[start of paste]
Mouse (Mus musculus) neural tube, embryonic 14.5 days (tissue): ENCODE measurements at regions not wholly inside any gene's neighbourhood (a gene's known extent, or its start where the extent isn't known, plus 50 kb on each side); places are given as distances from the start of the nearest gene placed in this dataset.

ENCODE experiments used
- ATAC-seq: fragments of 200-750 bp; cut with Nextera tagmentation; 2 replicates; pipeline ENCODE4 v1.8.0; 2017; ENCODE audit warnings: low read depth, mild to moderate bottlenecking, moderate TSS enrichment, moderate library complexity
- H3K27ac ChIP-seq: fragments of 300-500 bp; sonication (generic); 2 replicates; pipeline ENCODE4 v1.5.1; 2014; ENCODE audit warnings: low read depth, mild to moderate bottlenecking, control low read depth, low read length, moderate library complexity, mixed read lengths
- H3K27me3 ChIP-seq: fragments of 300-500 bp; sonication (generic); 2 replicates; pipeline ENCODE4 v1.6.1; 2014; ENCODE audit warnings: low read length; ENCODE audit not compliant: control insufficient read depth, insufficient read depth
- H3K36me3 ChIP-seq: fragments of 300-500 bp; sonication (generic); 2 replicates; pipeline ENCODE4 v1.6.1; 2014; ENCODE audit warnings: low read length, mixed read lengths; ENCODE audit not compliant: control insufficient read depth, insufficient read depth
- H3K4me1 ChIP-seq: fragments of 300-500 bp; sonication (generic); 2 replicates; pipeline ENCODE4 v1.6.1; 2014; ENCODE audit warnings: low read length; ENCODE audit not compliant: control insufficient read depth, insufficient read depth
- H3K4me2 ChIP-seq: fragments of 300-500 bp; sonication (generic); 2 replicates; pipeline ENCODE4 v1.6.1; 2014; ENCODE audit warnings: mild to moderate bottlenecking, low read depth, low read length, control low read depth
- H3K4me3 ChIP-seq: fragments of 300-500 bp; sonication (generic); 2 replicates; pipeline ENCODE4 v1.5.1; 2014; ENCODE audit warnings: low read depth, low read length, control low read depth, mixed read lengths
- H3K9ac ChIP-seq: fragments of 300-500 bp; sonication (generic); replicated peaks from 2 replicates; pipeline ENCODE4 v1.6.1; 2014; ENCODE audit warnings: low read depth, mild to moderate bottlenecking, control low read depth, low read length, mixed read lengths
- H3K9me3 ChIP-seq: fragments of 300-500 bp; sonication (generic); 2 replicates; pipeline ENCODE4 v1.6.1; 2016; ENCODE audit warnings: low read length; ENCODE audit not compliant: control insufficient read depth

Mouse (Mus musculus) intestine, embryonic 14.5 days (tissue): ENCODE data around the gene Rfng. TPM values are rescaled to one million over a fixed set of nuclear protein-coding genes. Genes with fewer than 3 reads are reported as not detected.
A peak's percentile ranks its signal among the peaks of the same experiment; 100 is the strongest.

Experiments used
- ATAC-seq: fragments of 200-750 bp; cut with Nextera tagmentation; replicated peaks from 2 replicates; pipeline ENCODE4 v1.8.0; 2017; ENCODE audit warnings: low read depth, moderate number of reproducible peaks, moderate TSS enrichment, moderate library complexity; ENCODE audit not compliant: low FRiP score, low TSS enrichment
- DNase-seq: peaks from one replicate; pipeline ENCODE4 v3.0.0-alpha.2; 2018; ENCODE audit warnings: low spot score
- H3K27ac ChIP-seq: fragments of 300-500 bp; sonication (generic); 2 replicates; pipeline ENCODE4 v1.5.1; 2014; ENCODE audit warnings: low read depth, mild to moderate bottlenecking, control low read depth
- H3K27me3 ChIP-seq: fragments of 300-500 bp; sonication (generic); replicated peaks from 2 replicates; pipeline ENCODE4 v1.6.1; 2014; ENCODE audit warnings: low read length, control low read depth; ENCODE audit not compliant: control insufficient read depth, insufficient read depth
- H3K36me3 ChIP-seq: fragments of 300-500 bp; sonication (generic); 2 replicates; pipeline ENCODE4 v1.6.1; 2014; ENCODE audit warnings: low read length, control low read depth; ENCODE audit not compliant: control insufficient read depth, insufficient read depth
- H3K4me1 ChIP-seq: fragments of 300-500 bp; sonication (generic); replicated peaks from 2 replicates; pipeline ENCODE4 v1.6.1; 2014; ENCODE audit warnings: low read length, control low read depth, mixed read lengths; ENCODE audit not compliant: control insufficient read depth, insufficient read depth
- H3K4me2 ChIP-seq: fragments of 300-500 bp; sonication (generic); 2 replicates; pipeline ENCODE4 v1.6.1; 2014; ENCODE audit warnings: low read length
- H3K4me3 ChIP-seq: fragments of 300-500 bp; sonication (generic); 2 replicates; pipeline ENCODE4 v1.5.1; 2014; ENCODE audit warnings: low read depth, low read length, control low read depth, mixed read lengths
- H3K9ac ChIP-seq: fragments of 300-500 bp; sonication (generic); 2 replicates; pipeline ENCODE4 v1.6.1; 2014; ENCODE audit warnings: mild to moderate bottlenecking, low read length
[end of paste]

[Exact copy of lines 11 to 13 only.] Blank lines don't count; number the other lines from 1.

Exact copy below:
- H3K9me3 ChIP-seq: fragments of 300-500 bp; sonication (generic); 2 replicates; pipeline ENCODE4 v1.6.1; 2016; ENCODE audit warnings: low read length; ENCODE audit not compliant: control insufficient read depth

Mouse (Mus musculus) intestine, embryonic 14.5 days (tissue): ENCODE data around the gene Rfng. TPM values are rescaled to one million over a fixed set of nuclear protein-coding genes. Genes with fewer than 3 reads are reported as not detected.
A peak's percentile ranks its signal among the peaks of the same experiment; 100 is the strongest.